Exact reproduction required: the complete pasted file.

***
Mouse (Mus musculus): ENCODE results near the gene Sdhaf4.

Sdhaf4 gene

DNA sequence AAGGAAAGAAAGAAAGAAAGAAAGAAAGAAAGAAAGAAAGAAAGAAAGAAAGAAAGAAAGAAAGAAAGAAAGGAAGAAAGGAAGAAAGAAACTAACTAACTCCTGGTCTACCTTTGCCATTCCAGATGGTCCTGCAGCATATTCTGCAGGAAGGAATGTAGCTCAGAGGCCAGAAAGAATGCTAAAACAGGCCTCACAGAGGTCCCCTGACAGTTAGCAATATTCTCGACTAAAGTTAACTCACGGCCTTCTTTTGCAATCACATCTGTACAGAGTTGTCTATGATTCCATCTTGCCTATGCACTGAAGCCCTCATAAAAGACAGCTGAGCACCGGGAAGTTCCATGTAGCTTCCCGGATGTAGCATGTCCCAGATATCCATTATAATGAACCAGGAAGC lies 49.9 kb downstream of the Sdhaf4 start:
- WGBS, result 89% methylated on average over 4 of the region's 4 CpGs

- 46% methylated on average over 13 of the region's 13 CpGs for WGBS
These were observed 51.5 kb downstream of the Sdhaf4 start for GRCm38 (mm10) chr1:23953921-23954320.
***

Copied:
Mouse (Mus musculus): ENCODE results near the gene Sdhaf4.

Sdhaf4 gene

DNA sequence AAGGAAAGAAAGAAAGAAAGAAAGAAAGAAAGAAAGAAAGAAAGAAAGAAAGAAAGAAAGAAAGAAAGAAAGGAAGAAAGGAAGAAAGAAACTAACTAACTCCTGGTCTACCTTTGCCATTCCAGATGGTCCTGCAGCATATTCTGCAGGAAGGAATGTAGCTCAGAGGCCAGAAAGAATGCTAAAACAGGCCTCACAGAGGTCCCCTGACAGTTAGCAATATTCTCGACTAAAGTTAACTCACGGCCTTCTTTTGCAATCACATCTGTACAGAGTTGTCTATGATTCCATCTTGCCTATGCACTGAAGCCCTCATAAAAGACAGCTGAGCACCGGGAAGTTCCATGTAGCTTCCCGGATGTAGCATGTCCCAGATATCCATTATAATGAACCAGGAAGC lies 49.9 kb downstream of the Sdhaf4 start:
- WGBS, result 89% methylated on average over 4 of the region's 4 CpGs

- 46% methylated on average over 13 of the region's 13 CpGs for WGBS
These were observed 51.5 kb downstream of the Sdhaf4 start for GRCm38 (mm10) chr1:23953921-23954320.